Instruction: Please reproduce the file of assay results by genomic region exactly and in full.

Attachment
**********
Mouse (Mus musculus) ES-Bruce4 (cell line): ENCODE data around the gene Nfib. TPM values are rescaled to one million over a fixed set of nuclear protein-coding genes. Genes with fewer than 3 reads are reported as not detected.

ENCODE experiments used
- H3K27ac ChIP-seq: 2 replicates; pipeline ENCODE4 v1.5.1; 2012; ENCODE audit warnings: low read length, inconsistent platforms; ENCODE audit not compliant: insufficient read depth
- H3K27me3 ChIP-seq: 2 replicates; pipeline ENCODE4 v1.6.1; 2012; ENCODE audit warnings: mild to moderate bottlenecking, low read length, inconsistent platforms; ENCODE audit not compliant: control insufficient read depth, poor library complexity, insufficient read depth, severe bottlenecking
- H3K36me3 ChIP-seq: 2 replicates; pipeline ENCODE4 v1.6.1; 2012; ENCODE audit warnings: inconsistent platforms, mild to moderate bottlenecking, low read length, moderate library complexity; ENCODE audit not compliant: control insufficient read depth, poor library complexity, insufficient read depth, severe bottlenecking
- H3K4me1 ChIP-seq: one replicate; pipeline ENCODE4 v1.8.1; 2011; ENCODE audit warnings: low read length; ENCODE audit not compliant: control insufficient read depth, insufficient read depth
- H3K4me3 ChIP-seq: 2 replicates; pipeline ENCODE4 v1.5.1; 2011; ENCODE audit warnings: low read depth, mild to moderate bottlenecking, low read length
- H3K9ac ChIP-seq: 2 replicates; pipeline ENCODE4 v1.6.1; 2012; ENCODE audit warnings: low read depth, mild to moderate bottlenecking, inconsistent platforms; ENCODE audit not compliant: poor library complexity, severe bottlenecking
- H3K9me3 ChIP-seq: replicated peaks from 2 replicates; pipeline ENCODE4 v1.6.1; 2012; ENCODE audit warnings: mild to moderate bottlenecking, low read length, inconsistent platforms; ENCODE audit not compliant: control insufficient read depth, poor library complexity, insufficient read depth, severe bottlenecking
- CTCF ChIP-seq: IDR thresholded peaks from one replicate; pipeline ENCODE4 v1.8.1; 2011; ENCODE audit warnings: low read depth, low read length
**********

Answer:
Mouse (Mus musculus) ES-Bruce4 (cell line): ENCODE data around the gene Nfib. TPM values are rescaled to one million over a fixed set of nuclear protein-coding genes. Genes with fewer than 3 reads are reported as not detected.

ENCODE experiments used
- H3K27ac ChIP-seq: 2 replicates; pipeline ENCODE4 v1.5.1; 2012; ENCODE audit warnings: low read length, inconsistent platforms; ENCODE audit not compliant: insufficient read depth
- H3K27me3 ChIP-seq: 2 replicates; pipeline ENCODE4 v1.6.1; 2012; ENCODE audit warnings: mild to moderate bottlenecking, low read length, inconsistent platforms; ENCODE audit not compliant: control insufficient read depth, poor library complexity, insufficient read depth, severe bottlenecking
- H3K36me3 ChIP-seq: 2 replicates; pipeline ENCODE4 v1.6.1; 2012; ENCODE audit warnings: inconsistent platforms, mild to moderate bottlenecking, low read length, moderate library complexity; ENCODE audit not compliant: control insufficient read depth, poor library complexity, insufficient read depth, severe bottlenecking
- H3K4me1 ChIP-seq: one replicate; pipeline ENCODE4 v1.8.1; 2011; ENCODE audit warnings: low read length; ENCODE audit not compliant: control insufficient read depth, insufficient read depth
- H3K4me3 ChIP-seq: 2 replicates; pipeline ENCODE4 v1.5.1; 2011; ENCODE audit warnings: low read depth, mild to moderate bottlenecking, low read length
- H3K9ac ChIP-seq: 2 replicates; pipeline ENCODE4 v1.6.1; 2012; ENCODE audit warnings: low read depth, mild to moderate bottlenecking, inconsistent platforms; ENCODE audit not compliant: poor library complexity, severe bottlenecking
- H3K9me3 ChIP-seq: replicated peaks from 2 replicates; pipeline ENCODE4 v1.6.1; 2012; ENCODE audit warnings: mild to moderate bottlenecking, low read length, inconsistent platforms; ENCODE audit not compliant: control insufficient read depth, poor library complexity, insufficient read depth, severe bottlenecking
- CTCF ChIP-seq: IDR thresholded peaks from one replicate; pipeline ENCODE4 v1.8.1; 2011; ENCODE audit warnings: low read depth, low read length